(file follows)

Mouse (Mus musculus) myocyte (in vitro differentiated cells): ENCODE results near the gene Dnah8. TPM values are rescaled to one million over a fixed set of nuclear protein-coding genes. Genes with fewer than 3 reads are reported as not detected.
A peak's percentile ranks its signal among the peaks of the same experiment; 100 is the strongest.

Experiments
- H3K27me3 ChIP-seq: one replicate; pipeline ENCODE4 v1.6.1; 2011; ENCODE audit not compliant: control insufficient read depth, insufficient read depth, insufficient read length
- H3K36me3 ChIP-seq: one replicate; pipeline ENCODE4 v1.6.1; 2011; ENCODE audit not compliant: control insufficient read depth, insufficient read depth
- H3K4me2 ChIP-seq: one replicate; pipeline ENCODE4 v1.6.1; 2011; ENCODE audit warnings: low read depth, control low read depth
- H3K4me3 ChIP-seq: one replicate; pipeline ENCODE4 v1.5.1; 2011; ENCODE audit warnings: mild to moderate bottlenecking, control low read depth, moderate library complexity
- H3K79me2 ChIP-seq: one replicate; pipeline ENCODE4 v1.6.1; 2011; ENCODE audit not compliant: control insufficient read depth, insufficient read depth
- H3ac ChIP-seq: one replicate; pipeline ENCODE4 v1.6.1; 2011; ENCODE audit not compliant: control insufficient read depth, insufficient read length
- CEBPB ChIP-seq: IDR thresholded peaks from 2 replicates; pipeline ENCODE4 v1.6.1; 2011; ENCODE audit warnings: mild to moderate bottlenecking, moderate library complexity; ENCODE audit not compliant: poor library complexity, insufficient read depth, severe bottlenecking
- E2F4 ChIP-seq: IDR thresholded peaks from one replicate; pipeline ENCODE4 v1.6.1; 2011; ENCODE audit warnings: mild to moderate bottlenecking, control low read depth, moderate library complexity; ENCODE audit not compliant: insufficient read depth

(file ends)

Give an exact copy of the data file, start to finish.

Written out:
Mouse (Mus musculus) myocyte (in vitro differentiated cells): ENCODE results near the gene Dnah8. TPM values are rescaled to one million over a fixed set of nuclear protein-coding genes. Genes with fewer than 3 reads are reported as not detected.
A peak's percentile ranks its signal among the peaks of the same experiment; 100 is the strongest.

Experiments
- H3K27me3 ChIP-seq: one replicate; pipeline ENCODE4 v1.6.1; 2011; ENCODE audit not compliant: control insufficient read depth, insufficient read depth, insufficient read length
- H3K36me3 ChIP-seq: one replicate; pipeline ENCODE4 v1.6.1; 2011; ENCODE audit not compliant: control insufficient read depth, insufficient read depth
- H3K4me2 ChIP-seq: one replicate; pipeline ENCODE4 v1.6.1; 2011; ENCODE audit warnings: low read depth, control low read depth
- H3K4me3 ChIP-seq: one replicate; pipeline ENCODE4 v1.5.1; 2011; ENCODE audit warnings: mild to moderate bottlenecking, control low read depth, moderate library complexity
- H3K79me2 ChIP-seq: one replicate; pipeline ENCODE4 v1.6.1; 2011; ENCODE audit not compliant: control insufficient read depth, insufficient read depth
- H3ac ChIP-seq: one replicate; pipeline ENCODE4 v1.6.1; 2011; ENCODE audit not compliant: control insufficient read depth, insufficient read length
- CEBPB ChIP-seq: IDR thresholded peaks from 2 replicates; pipeline ENCODE4 v1.6.1; 2011; ENCODE audit warnings: mild to moderate bottlenecking, moderate library complexity; ENCODE audit not compliant: poor library complexity, insufficient read depth, severe bottlenecking
- E2F4 ChIP-seq: IDR thresholded peaks from one replicate; pipeline ENCODE4 v1.6.1; 2011; ENCODE audit warnings: mild to moderate bottlenecking, control low read depth, moderate library complexity; ENCODE audit not compliant: insufficient read depth